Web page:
He skates with a wider frame and quick strides which hinders the power in his top speed but gives him the ability to shift his weight and explode laterally if he needs to on zone entries. That same explosiveness lets him get to loose pucks first.
Third, he is a good playmaker but his passing can be inconsistent. This is especially the case with longer passes. But he can identify seems, and is adept with drop passes and shorter saucer passes. I don’t know if this is a mechanical issue for him or a matter of a lack of strength that can throw off his accuracy at higher distances. If it is an issue with strength or mechanics, that’s another thing I think can be improved upon with further physical development with the Leafs’ team. There is a chance that his passing will always be inconsistent in this regard, but it is worth noting that despite this “flaw”, his analytics for shot assists and dangerous passing completion percentages is still very strong at his current level.
Pretty much any major public scouting outlet ranks Stankoven in the first round. Bob McKenzie’s rankings, which was after Stankoven started playing in the WHL but before the U18 tournament, has him in the middle of the second round. That may increase a bit because of how well he played on a big international stage, but I’m skeptical that it will be enough to get him into the first round. The issue will be, while smaller players are the most likely kind to fall from where even the Bobfather ranks him, he’s also probably not going to fall far enough to where the Leafs will ultimately pick in the second round.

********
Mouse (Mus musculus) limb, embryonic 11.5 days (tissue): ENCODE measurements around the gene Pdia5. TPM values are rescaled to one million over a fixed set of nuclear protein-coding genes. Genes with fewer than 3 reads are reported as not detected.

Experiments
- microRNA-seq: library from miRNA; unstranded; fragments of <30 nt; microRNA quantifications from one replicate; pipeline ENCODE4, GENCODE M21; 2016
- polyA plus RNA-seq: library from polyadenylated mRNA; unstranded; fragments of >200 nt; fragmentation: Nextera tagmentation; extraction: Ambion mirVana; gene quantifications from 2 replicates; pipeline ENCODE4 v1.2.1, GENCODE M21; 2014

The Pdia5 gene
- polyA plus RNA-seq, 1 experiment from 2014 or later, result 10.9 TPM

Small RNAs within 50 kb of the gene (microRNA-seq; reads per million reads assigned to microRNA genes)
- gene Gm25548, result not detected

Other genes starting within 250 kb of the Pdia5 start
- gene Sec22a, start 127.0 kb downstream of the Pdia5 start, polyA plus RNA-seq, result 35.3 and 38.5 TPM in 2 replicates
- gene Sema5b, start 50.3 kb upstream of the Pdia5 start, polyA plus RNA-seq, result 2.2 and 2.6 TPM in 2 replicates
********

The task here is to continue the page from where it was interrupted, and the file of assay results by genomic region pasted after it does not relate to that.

But like I said in the piece on Scott Morrow, Logan Stankoven is one of the two players in this draft who I love and reeeeeaaaaaally hope the Leafs can snag. If the Leafs are going to pick in the second round, I swing on someone who is a potential first round talent but drops due to relatively insignificant concerns. I don’t think the Leafs should prioritize trading up, in the sense of deliberately spending more picks to move up in the draft. But if they swing a trade involving roster players that nets them a higher second round pick, or even a low first round pick, I would absolutely use that on Stankoven if he’s still available. I’ll hope that this hypothetical pick the Leafs get is before the likes of Minnesota, Carolina, and other smart NHL teams pick again because I don’t see him slipping past all of them.
Simply put: Stankoven is one of the best pure elite offensive players available in this draft. If he was even two inches taller, I think he’d be a guaranteed first rounder if not top 15 guy. Most scouting people already think he should be a top 15 guy. He has it all: puck carrying, passing, shooting, pure play making, the lot. Him being 5’8” is a mild concern, or he wouldn’t be likely to fall to the second round.
But the important thing for me is that he has everything a smaller player needs in order to be successful in spite of his height. He has all of the skill mentioned above, and best of all he doesn’t let being small prevent him from being effective. He’s a bulldog without being reckless like Nick Robertson can be. He is smart with using his body to be physical without making himself vulnerable. He’s a quick and agile skater and creative with his dekes and fakes to prevent defenders from squaring him up — not quite as good as someone like Mitch Marner does, at least not yet. And he is generally fearless. He will engage physically when the situation calls for it. He won’t shy away from scrums, but will dive in to fish the puck out. This is what separates him from, say, Veeti Miettinen, who is more of a perimeter guy who looks to be opportunistic.
I admit I have a real soft spot for smaller players who are fearless and can just rip it with a wicked shot. Stankoven has all of that and more, and I am putting all my paychecks until the draft into buying live chickens and goats to sacrifice to the hockey gods that the Leafs somehow draft him (or Morrow).